Equipped with a 5-megapixel sensor, the Samsung Galaxy Reverb doesn’t offer the same pixel count as higher-end phones with 8- and even 13-megapixel cameras. Even so, indoor still-life images I shot were clear with bright and accurate color. Images I took indoors under low light, though, were blurry and grainy especially with active subjects.
Moving outside, colors and details perked up and I observed lots of detail in shadows despite the lack of an HDR mode. I suspect the Reverb’s Backlight scene mode accomplishes a similar effect. Still, I would have liked to see more crispness to lend additional sharpness to objects.
The Reverb does snap images quickly, with a shot-to-shot time of less than a second. There are plenty of shooting options, too. Besides the previously mentioned Backlight mode, there’s smile shot, panorama, and cartoon. You also get special filters such as negative, black and white, and sepia.
Able to record video at 720p (1,280x720 pixels) resolution, movies I captured were smooth and clear even while panning. Detail was on the soft side, though, compared with phones capable of 1080p video recording.
Pushing along the Samsung Galaxy Reverb’s Android 4.0 Ice Cream Sandwich OS as a steady, if not blazing clip, is a 1.4GHz Snapdragon Scorpion S2 processor. As a result, the phone doesn’t run applications and fly through menus like greased lightning. Still, the Reverb felt responsive enough and I didn’t experience any stutters or other performance hiccups.
Turning in a low Linpack benchmark score of 41.7 MFLOPs (single-thread), however, it’s clear the Reverb is no mobile firebreather. For instance, superphones such as the HTC Evo 4G LTE (Sprint), which uses more recent dual-core Snapdragon S4 chips managed to double the Reverb’s score (104.1 MFLOPs). On the more demanding multithread version of the test, the Evo delivered a showing more than five times higher (198.4 MFLOPs versus 38 MFLOPs). That said, the Galaxy Reverb held its own against the HTC One V on the same benchmark (33.9 MFLOPs).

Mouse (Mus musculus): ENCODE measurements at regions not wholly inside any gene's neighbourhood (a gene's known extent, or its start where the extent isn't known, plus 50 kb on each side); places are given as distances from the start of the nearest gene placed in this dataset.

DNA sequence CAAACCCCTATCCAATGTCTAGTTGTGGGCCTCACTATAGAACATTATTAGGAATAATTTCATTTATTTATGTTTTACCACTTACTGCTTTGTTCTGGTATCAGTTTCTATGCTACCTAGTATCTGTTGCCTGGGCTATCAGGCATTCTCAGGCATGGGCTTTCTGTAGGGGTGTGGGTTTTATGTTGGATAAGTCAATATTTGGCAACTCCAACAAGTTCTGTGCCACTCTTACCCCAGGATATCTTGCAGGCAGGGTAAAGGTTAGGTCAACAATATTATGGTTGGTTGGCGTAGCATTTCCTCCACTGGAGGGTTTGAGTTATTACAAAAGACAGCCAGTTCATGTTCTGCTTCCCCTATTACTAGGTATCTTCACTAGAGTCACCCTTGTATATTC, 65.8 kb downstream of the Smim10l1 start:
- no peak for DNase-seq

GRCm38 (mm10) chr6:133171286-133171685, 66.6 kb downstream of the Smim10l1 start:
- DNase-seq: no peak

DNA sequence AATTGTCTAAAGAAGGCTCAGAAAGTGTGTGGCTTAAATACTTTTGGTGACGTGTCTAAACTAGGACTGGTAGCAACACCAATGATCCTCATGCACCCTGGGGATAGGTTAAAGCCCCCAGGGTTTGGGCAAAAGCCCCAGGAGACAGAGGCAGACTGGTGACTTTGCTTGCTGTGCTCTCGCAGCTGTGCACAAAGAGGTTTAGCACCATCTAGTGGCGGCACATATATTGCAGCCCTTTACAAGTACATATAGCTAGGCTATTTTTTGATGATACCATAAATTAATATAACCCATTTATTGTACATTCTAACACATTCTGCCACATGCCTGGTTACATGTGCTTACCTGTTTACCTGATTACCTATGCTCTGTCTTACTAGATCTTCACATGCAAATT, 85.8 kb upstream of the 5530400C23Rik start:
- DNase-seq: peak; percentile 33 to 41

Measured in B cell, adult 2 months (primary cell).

While testing on Virgin Mobile’s CDMA network in New York, call quality on the Galaxy Reverb was rock solid. Callers described my voice as clear and easy to hear with no distortions. They could, however, easily tell I was calling from a mobile phone. On my end, voices through the earpiece were also warm and static-free. The speakerphone gets pretty loud too, with enough volume to fill a medium-size conference room.
Like the HTC One V, the Galaxy Reverb is limited to 3G data speeds. In New York and connected to Virgin Mobile’s EVDO Rev A network, I recorded very slow throughput. Average downloads came in at 0.57 Mbps. Average upload speeds were even slower, at 0.34 Mbps. That’s a far cry from 4G LTE that typically average downloads of around 15 to 20 Mbps.
Battery life was a bright spot for the Galaxy Reverb with the phone lasting for a long 8 hours and 6 minutes on the CNET Labs Video playback battery drain test. By comparison, the HTC One V managed just 6 hours and 4 minutes on the same benchmark.
I know carriers often make it tough to choose between two phones that are similar in either price or features. For example, if the HTC One V, now offered for $159.99, didn’t exist on Virgin Mobile, the $249.99 Samsung Galaxy Reverb would be an easy and smart choice. Its nearest competitor is the $239.99 HTC Evo V (really a recycled HTC Evo 3D), which offers Android 4.0 and 4G WiMax access but an outdated camera. In my view, the less expensive One V makes a much better option since it matches almost all the features the Reverb can muster in a more seductive all-metal chassis. If battery life plus having a replaceable battery is what you crave above all, however, then the Samsung Galaxy Reverb is the Virgin Mobile Android phone for you.